There has been a lot of discussion about translation automation in recent years. One can have any kind of opinion about machine translation and other autoamtion technologies, but the fact is that technology has helped the translation industry to become more efficient. Technologies, like translation tools, text processing programs, grammar checkers, for example, ease the everyday translation work.
When talking about automation in the context of translation the picture of machine translation is very strong. However, basically all translation technologies increase automation in the translation process. Most translators use translation memories because they want to ensure constant quality and to take advantage of the work they have already done before.
In other industries automation has proven to be most profitable when applied to repetitive and monotonous tasks which are important but not the most crucial ones in the value creation process. The actual translation work is still often too difficult for a machine, especially when high quality is needed. Thus, the next step of translation automation may not be automated translation.
Automation isn’t a bad thing when it is applied to correct tasks. Everything can’t be automated in the translation process. The basic rule is to delete the unnecessary tasks, to automate the non-critical but unavoidable tasks, and to concentrate all the energy on the critical and valuable tasks. In other words, if you want to make your translation processes more cost or time efficient without compromising on the quality, don’t start automation with the core (i.e. the translating work).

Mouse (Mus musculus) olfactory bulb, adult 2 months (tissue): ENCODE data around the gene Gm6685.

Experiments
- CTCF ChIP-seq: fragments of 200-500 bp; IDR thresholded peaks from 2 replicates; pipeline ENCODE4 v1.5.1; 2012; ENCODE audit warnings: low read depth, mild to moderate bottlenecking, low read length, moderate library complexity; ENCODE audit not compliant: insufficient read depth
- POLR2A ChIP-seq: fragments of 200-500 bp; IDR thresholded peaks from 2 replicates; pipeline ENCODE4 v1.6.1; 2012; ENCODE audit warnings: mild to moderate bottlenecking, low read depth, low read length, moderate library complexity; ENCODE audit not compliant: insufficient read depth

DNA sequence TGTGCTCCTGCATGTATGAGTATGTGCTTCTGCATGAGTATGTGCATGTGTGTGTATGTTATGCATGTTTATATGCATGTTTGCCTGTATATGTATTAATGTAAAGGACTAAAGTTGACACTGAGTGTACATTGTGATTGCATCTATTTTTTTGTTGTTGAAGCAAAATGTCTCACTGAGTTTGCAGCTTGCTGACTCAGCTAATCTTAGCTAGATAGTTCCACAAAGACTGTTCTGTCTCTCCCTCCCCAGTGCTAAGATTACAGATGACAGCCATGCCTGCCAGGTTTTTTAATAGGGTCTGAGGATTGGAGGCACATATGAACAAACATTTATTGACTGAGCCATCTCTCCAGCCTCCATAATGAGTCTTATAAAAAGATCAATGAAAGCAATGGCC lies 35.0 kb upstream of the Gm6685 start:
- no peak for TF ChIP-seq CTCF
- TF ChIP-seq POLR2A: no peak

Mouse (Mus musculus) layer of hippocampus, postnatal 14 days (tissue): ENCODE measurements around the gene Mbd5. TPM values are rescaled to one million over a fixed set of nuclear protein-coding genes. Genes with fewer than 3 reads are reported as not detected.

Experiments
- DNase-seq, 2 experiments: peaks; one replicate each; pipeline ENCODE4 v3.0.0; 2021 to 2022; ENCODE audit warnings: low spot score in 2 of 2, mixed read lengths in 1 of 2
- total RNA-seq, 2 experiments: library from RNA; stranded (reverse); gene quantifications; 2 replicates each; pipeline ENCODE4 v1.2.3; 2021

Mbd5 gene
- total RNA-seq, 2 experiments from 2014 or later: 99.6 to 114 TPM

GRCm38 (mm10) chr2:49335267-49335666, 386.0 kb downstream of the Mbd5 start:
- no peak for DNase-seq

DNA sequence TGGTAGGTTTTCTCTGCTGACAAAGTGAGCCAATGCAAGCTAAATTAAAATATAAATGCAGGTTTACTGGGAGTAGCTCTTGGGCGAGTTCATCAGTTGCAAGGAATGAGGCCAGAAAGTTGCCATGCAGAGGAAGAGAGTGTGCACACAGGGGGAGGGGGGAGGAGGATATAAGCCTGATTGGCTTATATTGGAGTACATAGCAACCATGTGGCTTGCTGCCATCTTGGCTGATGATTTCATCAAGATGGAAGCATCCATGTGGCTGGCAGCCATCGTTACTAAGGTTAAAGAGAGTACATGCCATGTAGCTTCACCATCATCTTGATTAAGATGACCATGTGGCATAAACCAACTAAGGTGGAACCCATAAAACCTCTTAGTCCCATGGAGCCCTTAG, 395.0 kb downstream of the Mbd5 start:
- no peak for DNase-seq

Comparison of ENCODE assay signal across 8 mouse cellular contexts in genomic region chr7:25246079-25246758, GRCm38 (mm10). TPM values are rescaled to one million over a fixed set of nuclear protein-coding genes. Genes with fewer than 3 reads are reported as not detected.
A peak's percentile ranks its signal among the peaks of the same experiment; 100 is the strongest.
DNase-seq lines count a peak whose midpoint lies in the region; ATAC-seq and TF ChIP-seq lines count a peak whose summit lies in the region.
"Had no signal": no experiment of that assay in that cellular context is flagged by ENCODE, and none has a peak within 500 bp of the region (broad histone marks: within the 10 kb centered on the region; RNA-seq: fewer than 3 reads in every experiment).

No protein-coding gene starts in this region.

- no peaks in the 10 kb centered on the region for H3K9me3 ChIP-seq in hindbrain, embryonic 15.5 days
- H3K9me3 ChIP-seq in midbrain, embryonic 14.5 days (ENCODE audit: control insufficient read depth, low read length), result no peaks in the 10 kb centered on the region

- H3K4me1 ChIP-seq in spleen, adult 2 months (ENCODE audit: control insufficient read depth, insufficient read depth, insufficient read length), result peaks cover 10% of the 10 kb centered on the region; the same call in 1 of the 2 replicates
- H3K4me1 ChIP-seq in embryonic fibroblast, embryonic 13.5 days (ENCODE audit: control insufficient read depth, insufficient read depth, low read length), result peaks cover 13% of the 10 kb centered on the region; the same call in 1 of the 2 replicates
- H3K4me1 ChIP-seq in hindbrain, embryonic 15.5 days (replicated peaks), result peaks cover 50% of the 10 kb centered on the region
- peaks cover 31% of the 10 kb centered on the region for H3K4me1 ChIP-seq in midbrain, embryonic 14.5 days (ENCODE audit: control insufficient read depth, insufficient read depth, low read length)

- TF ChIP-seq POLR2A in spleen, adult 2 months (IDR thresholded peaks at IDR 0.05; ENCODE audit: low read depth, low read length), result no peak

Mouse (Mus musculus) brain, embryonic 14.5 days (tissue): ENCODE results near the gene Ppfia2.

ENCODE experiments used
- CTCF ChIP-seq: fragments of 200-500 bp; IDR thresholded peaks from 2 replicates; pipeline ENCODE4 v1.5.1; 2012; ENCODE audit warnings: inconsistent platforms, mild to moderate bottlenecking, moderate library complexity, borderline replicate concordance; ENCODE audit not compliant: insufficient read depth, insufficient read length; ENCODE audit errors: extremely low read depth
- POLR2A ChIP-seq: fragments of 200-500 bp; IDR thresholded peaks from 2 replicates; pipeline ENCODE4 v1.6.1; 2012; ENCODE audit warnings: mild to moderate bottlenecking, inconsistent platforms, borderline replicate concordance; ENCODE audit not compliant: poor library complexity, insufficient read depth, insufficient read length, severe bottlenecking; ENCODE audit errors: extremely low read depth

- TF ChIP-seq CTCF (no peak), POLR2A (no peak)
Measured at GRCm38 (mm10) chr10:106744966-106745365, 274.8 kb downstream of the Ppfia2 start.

The focus should be on finding those tasks which can be improved with automation. For example, often we are all waiting for something without even noticing it. Whether it is an email response, a file delivery, a double check, a confirmation or a phone call, time goes by quickly without any productive work. For a translator time is scarce. No one can translate 24/7. There’s no point of filling those valuable work hours with invaluable things. It would only raise the price of the actual work time.
Here are some ways to improve translation productivity with automation:
- The most critical thing is to find out where (else than translating) the time is spent on, and to try automating as much as possible.
- Clear instructions eliminate both the need for asking and the possibility of misunderstandings. Give and ask for enough information automatically because it removes all unnecessary messaging.
- If the relationship between the translator and the client is long-term, automated delivery processes could ease everyone’s work.
- Expertise and experience in the subject decrease time spent on finding right terms and expressions. It often pays off to pick only a few topics to work with and to automatically decline all the other jobs.
- Time based pricing may lead to higher productivity if all participants are highly committed and all the possible parts of the translation processes are automated.
Automation can be both technology and mind based. By creating automatic rules or automatic processes one can find new kind of efficiency in the translation work – and without any machine translation.
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